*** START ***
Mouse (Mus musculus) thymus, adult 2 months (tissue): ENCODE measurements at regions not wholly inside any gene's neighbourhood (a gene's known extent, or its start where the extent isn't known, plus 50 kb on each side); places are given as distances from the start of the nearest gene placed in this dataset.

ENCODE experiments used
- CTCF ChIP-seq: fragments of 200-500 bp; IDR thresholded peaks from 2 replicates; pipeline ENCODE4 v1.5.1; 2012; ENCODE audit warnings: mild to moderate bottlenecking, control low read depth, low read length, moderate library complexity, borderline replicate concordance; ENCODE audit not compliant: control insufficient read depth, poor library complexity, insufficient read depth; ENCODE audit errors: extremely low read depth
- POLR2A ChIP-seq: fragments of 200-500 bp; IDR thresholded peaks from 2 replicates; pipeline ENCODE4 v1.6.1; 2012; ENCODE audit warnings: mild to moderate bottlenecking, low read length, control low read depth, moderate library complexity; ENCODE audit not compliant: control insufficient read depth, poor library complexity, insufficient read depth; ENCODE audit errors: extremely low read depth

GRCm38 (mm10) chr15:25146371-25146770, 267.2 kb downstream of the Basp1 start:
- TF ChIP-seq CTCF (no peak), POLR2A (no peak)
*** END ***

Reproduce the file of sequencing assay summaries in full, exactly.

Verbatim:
Mouse (Mus musculus) thymus, adult 2 months (tissue): ENCODE measurements at regions not wholly inside any gene's neighbourhood (a gene's known extent, or its start where the extent isn't known, plus 50 kb on each side); places are given as distances from the start of the nearest gene placed in this dataset.

ENCODE experiments used
- CTCF ChIP-seq: fragments of 200-500 bp; IDR thresholded peaks from 2 replicates; pipeline ENCODE4 v1.5.1; 2012; ENCODE audit warnings: mild to moderate bottlenecking, control low read depth, low read length, moderate library complexity, borderline replicate concordance; ENCODE audit not compliant: control insufficient read depth, poor library complexity, insufficient read depth; ENCODE audit errors: extremely low read depth
- POLR2A ChIP-seq: fragments of 200-500 bp; IDR thresholded peaks from 2 replicates; pipeline ENCODE4 v1.6.1; 2012; ENCODE audit warnings: mild to moderate bottlenecking, low read length, control low read depth, moderate library complexity; ENCODE audit not compliant: control insufficient read depth, poor library complexity, insufficient read depth; ENCODE audit errors: extremely low read depth

GRCm38 (mm10) chr15:25146371-25146770, 267.2 kb downstream of the Basp1 start:
- TF ChIP-seq CTCF (no peak), POLR2A (no peak)